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The National Institutes of Health in Maryland is treating an American doctor who was exposed to the Ebola virus in Sierra Leone.

The patient arrived in the United States on Sunday afternoon and is being enrolled "in a clinical protocol," NIH said.

NIH is not identifying the patient, only saying in a statement that it is "an American doctor who was volunteering services at an Ebola clinic in Sierra Leone."

Out of an abundance of caution, the patient has been admitted to the NIH Clinical Center’s special clinical studies unit that is specifically designed to provide high-level isolation capabilities and is staffed by infectious diseases and critical care specialists. The unit staff is trained in strict infection control practices optimized to prevent spread of potentially transmissible agents such as Ebola."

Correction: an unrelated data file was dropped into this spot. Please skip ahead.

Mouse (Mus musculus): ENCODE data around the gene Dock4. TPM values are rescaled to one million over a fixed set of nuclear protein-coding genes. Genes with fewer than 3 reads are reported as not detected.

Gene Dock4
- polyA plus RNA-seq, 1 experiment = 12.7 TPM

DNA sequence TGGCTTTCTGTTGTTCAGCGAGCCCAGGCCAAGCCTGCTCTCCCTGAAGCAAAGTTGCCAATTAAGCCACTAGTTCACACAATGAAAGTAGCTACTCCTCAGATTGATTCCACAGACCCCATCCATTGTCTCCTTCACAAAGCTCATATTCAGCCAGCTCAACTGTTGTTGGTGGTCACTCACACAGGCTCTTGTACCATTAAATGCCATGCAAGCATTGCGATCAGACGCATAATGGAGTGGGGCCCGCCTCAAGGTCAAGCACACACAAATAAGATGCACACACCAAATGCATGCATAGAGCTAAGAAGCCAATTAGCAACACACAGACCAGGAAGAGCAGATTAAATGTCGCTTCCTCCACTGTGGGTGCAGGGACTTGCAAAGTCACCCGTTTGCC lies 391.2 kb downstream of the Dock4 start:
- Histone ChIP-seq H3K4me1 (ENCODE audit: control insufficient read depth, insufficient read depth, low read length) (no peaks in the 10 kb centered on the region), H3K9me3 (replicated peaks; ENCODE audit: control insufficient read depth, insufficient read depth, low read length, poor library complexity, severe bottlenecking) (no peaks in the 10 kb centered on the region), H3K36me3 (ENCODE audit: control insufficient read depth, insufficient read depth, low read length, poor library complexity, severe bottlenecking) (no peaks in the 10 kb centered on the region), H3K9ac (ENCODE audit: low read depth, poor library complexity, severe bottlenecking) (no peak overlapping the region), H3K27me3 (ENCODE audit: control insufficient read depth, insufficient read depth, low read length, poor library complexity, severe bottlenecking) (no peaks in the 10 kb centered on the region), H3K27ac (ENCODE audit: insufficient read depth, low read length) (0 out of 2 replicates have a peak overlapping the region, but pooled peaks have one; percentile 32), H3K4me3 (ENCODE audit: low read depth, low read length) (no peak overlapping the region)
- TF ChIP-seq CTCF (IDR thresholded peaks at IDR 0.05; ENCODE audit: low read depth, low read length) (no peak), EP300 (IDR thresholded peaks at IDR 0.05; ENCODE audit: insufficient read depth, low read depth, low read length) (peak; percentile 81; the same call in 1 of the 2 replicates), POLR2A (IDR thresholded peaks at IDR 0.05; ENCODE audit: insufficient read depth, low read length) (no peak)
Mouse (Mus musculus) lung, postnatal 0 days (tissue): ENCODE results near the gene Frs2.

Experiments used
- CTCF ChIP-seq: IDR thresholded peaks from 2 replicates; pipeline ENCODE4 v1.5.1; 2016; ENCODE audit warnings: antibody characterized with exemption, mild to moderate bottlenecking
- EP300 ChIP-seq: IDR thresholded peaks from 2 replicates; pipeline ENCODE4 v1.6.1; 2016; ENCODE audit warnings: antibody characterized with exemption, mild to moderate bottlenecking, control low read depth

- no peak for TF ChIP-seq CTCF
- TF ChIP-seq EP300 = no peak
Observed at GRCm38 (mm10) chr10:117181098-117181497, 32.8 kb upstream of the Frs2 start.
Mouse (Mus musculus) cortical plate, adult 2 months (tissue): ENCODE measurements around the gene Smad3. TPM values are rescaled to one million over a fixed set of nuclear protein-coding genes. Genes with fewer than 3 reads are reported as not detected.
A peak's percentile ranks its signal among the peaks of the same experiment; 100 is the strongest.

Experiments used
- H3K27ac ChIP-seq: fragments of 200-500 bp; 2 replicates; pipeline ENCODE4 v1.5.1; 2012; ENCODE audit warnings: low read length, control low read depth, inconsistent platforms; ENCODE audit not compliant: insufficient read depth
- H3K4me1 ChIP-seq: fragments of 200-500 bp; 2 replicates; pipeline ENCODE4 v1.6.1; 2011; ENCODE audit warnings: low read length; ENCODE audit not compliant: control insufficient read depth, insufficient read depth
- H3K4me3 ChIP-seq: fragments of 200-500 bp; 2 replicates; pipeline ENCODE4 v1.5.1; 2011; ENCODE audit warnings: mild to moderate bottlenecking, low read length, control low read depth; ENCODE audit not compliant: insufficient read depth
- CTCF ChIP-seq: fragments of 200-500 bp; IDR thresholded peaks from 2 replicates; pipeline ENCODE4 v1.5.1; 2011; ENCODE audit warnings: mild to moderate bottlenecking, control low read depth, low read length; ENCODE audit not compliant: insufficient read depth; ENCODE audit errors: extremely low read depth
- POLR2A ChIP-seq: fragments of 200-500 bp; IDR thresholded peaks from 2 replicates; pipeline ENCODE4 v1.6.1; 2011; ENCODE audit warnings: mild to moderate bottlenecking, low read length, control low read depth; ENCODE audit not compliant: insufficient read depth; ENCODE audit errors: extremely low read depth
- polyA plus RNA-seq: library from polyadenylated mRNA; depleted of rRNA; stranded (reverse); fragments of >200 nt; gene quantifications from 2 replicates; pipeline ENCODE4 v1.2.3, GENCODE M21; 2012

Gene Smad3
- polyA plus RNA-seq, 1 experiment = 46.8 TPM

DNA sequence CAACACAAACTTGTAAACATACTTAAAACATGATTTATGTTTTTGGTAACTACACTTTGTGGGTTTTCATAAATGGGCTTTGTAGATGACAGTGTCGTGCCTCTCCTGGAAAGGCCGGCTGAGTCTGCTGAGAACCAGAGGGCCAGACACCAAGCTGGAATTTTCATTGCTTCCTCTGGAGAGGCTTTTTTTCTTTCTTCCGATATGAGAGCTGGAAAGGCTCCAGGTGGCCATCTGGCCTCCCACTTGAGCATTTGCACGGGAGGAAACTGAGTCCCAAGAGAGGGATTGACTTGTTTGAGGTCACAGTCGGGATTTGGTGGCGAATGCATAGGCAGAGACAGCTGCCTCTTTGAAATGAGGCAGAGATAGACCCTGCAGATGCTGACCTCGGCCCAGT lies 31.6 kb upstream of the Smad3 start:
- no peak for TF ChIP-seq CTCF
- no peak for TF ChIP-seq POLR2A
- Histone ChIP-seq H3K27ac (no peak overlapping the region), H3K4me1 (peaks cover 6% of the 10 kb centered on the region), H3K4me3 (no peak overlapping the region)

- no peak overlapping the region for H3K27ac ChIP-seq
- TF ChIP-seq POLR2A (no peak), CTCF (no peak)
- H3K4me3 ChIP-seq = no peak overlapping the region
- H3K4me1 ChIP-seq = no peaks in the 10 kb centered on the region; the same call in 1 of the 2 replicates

NIH spokesmen told The Wire on Monday morning that there were no additional details or updates on the patient's condition.

Two American aid workers were previously treated for Ebola at Emory University in Atlanta and discharged last month. President Obama met with one of those patients, Dr. Kent Brantly, at the White House earlier in September.

In its latest update on Friday, the World Health Organization said 3,083 people had died of Ebola during the outbreak in west Africa and 6,553 cases had been reported.

This article is from the archive of our partner The Wire.

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